We come to you today with a very simple question: What was the greatest shop of the 1980s? Which high street establishment, above all others, is the one that immediately transports you back to your youth? That’s the question we posed to thousands of 80s kids on social media, and it’s fair to say that the results didn’t end up being quite as we had predicted.

When Kwik Save, Tammy Girl and Chelsea Girl didn’t make the cut we knew this list would be something incredibly special, so below – listed in reverse order – are the top ten greatest shops of the entire 1980s, as voted for by you!

10. Radio Rentals

Credit: Hazel Nicholson via Flickr

Radio Rentals made just £780 during their first year of trading in 1930 when, as their name suggests, all they did was rent out radios to customers in their local catchment area of Brighton, Sussex.

They still trade as Radio Rentals in Australia, but unfortunately for the rest of the world, this popular retro shop was swallowed up by another company in 2000.

9. Tandy

Starting out as a leather company in the United States over a century ago, Tandy later switched their focus to electronics when they acquired another business called Radio Shack.

Tandy expanded to nearly ten thousand stores across the globe before being purchased – and later phased out – by the retailer at number one on our top ten list.

8. C&A

It may have withdrawn from the UK in the year 2000, but C&A still operate a few hundred stores in China, Mexico, Brazil and Colombia.

We suspect that many of you have pleasant – or maybe not so pleasant – memories of being dragged around a C&A store by your mum during the 80s and 90s.

7. Athena

Credit: Evening Standard via Getty

Athena entered administration in 1996, but you can still purchase prints from this popular art retailer by visiting their website.

Examples of the classic posters Athena sold during our formative years include L’Enfant, which showed a topless, muscle-bound model cradling a baby, and Tennis Girl, which displayed a female tennis player’s naked behind.

6. Our Price

HMV was always a popular choice for buying records during our misspent youth, but personally we always preferred purchasing vinyls, cassettes and CDs from the legendary Our Price.

Operating from 1971 until 2004, Our Price continued as a music price comparison website before being placed into administration in 2017.

5. The Body Shop

If you were in need of any cosmetics or perfumes during the 80s and 90s, the only destination on your mind would have been The Body Shop. It was probably the first major high street outlet to put ethics and environmentalism front and centre.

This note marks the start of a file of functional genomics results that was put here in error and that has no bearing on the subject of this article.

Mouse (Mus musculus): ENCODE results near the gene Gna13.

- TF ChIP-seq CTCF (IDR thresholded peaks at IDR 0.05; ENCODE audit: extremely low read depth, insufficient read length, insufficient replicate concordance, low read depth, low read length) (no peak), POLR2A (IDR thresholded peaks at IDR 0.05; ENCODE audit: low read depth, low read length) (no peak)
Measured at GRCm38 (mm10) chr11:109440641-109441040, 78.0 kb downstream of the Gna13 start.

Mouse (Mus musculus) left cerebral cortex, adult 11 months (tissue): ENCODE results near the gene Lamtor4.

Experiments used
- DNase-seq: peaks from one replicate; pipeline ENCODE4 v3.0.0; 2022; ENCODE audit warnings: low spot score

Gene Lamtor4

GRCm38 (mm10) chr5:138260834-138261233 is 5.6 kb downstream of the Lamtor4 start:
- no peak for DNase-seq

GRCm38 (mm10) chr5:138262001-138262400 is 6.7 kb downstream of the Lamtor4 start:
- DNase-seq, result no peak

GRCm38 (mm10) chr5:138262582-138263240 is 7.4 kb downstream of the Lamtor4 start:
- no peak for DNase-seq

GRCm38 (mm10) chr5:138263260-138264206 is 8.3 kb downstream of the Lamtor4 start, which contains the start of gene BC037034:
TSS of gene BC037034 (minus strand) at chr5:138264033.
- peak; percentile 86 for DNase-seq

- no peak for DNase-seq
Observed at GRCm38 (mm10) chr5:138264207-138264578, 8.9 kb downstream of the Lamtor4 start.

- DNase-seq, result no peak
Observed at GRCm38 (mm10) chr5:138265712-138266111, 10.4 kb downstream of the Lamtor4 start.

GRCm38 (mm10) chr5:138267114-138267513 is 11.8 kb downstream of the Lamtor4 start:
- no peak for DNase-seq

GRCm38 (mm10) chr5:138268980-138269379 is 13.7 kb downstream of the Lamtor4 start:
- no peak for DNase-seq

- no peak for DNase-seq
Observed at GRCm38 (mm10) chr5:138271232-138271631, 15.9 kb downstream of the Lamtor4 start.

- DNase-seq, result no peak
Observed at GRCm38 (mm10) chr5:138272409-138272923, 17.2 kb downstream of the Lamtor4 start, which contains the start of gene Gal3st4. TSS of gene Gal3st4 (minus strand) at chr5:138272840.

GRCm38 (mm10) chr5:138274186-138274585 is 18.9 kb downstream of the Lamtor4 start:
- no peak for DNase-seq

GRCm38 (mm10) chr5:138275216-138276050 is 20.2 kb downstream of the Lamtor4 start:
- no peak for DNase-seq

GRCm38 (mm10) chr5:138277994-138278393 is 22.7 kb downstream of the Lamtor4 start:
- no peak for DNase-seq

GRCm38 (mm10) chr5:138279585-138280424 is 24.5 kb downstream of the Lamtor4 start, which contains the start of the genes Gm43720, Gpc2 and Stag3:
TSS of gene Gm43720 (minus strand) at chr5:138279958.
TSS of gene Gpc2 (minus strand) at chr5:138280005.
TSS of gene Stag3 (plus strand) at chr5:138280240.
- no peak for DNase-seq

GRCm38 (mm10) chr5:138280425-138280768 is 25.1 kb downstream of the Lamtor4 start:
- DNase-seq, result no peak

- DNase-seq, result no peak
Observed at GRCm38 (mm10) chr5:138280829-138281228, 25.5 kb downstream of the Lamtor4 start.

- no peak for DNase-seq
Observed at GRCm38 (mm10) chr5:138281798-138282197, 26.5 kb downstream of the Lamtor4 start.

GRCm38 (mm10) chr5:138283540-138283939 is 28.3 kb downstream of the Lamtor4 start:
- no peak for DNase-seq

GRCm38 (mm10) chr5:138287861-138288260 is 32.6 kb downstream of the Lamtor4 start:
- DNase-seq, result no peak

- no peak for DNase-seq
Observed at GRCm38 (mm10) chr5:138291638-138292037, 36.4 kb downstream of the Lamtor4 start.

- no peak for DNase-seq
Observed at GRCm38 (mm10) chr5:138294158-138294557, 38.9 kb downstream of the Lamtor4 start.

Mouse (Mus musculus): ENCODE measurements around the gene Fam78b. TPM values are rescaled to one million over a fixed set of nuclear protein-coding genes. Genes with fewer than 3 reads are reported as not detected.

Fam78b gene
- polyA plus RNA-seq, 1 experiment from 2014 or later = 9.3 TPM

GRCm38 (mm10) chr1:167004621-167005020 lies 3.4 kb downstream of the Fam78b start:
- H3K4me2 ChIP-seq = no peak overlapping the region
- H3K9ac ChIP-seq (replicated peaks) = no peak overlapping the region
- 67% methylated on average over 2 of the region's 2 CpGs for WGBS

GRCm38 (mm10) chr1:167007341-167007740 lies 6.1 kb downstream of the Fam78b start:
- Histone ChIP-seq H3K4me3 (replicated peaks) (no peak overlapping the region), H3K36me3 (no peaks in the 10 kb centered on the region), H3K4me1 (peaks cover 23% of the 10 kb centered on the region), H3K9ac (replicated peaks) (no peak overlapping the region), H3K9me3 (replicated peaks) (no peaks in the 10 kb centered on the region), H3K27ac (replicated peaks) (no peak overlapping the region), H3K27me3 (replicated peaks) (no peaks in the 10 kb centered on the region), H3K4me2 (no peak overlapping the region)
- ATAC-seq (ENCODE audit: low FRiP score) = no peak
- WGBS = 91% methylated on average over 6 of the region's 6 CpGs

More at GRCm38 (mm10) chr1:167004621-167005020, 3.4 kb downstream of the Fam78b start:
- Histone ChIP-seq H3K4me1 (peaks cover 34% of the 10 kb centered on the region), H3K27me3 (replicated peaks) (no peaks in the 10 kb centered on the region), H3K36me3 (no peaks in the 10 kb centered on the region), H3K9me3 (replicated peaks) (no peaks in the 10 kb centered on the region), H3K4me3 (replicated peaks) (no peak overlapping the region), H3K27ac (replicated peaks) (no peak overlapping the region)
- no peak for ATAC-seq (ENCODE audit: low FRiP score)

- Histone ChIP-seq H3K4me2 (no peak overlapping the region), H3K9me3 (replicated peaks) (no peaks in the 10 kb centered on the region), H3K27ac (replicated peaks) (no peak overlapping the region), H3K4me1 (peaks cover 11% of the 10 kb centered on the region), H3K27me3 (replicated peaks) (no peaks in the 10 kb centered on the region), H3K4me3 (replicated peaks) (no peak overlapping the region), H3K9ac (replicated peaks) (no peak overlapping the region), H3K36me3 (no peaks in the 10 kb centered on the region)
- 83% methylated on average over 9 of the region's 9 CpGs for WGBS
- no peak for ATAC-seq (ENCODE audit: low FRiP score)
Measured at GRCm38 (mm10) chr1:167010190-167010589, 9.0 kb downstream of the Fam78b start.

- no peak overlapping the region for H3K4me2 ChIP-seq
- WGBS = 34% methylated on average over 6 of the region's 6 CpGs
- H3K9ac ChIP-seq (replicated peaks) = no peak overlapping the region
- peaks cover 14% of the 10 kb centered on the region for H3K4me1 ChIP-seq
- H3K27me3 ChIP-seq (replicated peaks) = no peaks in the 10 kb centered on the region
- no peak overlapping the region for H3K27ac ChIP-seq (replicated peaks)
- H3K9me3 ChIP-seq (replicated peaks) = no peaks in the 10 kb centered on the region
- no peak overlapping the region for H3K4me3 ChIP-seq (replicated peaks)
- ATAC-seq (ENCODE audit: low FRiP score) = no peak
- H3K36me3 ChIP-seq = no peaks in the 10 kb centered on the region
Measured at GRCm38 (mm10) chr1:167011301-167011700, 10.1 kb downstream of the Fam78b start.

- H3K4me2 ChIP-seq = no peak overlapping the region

Founded in 1976 and purchased by L’Oréal in 2006 before being snapped up by Natura in 2017 for a cool £880 million, The Body Shop is still going strong, with more than three thousand stores in 66 different countries.

4. Wimpy

Credit: Alex Liivet via Flickr

We almost omitted Wimpy for being a restaurant rather than a shop, but so many of you communicated your love for this legendary chain that we simply had to include it on our top ten countdown.

Originally a fast food outlet, Wimpy now offer table service in their remaining few hundred restaurants, which are scattered throughout just a handful of countries across the globe.

3. Toys “R” Us

Credit: Laura Northup via Flickr

Other similar superstores have attempted to fill the gap left by Geoffrey the giraffe and his millions of toys “all under one roof,” but it’s impossible to replicate the feeling of stepping into a Toys “R” Us for the very first time.

They may have ceased trading in 2018, but Toys “R” Us made something of a comeback in 2022 – the only question is: how long can it last?

2. Blockbuster Video

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Modern day streaming services let us watch the latest releases within a couple of clicks, but easier doesn’t always mean better when it comes to choosing which film you’re going to watch next.

We’re sure that like us, many of you spent hours perusing the dusty shelves of a Blockbuster Video store, where the impressive art on the front of the VHS boxes often disguised the shockingly low budget films contained within.

1. Woolworths

Yes, you decided that the sadly-missed Woolworths was the greatest retail chain of the entire 1980s, and we’d be hard pressed to disagree.

Whether you used it to purchase toys, clothes or a massive bag of tasty pick ‘n’ mix, Woolworths was a shop that seemed to contain every single item we ever needed.